Last Summer I got so many questions about digital interactive notebooks. I’d never used them before so I decided to play around with them this year in my classroom. I have been using a paper composition notebook with my students for the last nine years, and I wasn’t ready to give it up just yet. I decided to pilot them in my elective classes to see how they might work for me in my classroom.
What are the benefits of a digital interactive notebook?
- They are better for the environment. I try to conserve paper as often as possible in my classroom, and digital notebooks would make it so that there is almost no paper used in my classroom.
- Work can’t be lost (mostly!). Middle school students are notorious for losing things. Google Apps saves everything automatically so nothing is ever truly lost. (However, this doesn’t mean that your students won’t have trouble finding them.)
- Digital notebooks give students a space that can be used to organized digital content. I am using digital content more and more often in my classroom. Students regularly create and annotate graphs, do simulations, write arguments, and engage in peer editing using Google Apps. Students have some material online, and some in their notebook. Going digital means that all of these great things could live in one place.
- Accessibility! There are endless options for making your content more accessible for all of your students when you use a digital platform. Students can use text to speech, video captioning, adjust font sizes and colors and translate materials when they are digital.
Using Google Slides for Digital Notebooks
When I started researching methods for using digital notebooks, just about every resource I found suggested using Google Slides for the notebook. With Google Slides, each slide acts as a different notebook page. Students can add various content to each slide. Google slides is ideal for creating diagrams, annotating graphs and filling out graphic organizers, as well as many other tasks. However, I found that it was difficult for my students to find their work within the slides. Also, it was more difficult to organize material if the task did not fit on to a single google slide.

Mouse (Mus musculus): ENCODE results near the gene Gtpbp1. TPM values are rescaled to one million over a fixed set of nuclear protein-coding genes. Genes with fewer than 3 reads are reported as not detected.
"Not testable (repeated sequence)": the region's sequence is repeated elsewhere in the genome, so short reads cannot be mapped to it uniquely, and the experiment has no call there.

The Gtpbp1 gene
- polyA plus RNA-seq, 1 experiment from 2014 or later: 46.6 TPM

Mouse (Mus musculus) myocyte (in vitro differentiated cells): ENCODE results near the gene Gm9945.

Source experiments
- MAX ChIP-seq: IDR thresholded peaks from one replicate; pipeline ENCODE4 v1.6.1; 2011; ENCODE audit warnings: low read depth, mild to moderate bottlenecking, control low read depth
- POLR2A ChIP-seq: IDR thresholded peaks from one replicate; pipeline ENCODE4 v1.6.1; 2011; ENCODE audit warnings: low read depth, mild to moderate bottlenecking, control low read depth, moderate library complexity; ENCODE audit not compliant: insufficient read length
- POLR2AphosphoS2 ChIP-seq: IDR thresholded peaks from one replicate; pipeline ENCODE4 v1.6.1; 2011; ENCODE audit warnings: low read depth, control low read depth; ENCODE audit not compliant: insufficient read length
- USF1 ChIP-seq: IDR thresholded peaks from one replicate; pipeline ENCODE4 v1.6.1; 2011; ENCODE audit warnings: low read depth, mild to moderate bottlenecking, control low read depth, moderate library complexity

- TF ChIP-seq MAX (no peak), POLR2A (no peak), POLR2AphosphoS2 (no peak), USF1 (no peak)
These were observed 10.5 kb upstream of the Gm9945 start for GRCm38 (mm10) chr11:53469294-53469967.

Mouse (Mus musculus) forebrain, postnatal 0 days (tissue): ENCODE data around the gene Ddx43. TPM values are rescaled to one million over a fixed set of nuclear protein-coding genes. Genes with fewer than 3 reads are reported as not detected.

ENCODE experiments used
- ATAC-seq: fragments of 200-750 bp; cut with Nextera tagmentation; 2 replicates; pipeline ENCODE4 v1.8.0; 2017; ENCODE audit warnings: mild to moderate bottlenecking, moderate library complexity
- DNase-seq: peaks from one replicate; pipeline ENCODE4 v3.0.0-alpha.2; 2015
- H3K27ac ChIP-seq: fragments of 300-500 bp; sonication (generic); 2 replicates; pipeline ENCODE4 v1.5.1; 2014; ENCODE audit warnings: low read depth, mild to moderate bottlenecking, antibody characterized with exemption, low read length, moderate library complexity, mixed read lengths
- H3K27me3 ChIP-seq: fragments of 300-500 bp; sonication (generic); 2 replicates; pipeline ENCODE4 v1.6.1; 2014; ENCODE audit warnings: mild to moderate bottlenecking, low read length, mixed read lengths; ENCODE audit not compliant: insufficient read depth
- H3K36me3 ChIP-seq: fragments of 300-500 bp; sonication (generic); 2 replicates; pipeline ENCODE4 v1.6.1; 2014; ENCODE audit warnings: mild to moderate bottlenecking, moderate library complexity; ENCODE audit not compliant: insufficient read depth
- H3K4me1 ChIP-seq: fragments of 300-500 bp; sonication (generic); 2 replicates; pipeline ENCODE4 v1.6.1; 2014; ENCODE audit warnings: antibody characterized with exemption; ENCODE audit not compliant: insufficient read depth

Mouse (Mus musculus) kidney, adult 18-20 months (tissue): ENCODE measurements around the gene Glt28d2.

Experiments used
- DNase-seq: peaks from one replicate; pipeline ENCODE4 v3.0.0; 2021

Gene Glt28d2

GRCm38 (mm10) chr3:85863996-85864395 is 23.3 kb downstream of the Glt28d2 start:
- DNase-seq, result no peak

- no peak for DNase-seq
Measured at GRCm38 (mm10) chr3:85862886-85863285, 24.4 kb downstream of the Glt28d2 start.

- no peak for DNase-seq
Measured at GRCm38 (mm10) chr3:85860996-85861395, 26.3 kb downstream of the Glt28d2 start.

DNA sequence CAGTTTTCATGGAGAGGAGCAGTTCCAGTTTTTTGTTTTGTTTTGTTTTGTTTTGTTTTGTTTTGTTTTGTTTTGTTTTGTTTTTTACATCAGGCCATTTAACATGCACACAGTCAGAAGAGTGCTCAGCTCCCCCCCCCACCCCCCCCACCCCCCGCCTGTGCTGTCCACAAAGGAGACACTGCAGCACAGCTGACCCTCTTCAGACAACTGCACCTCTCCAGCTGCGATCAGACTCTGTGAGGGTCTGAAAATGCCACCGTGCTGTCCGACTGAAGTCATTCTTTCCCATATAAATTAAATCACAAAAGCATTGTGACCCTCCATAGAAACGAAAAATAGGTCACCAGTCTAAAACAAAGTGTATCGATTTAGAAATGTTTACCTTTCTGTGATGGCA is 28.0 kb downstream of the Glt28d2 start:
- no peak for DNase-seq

Using the Table Of Contents Method for Digital Notebooking
For me, slides weren’t the best option. Instead, I created a digital notebook around the table of contents. The table of contents is a common component of an interactive notebook.
In the video I use I outline the method that I used for using a table of contents for creating a digital notebook that my student could use to organize their content.
View this video on YouTube.
How do you assign tasks and help students keep track of what belongs in the notebook?
This is the number one question that I get on this post. So, after doing some thinking, I have come up with a strategy that works really well.
I have created a separate topic in Google Classroom™ for my digital notebook. Here, I include a copy of the Table of Contents. Also, I post the things that should be included on each page.
By creating a separate topic, students always know what should be included in their notebooks.
How can digital notebooks be used in a distance learning setting?
This year, I made the decision to stick to a paper composition book. Unfortunately, when we moved to distance learning, many of those paper composition books got left behind.
Because of the uncertainty surrounding the Coronavirus situation, my plan is to use a digital interactive notebook in all of my classes next year.
Are you ready to do more online?
If you are interested in using a digital platform more often, here are some resources that will help get you started.
- How to Make PDFs editable Using Google Slides
- Using Google Sheets to Create Digita Graphs
- Using Google Slides for Digital Graph Annotations
- Digital Lesson Planning
What questions do you have about digital notebooks? Comment below!
*Originally posted May 25, 2019* Last updated January 4, 2021*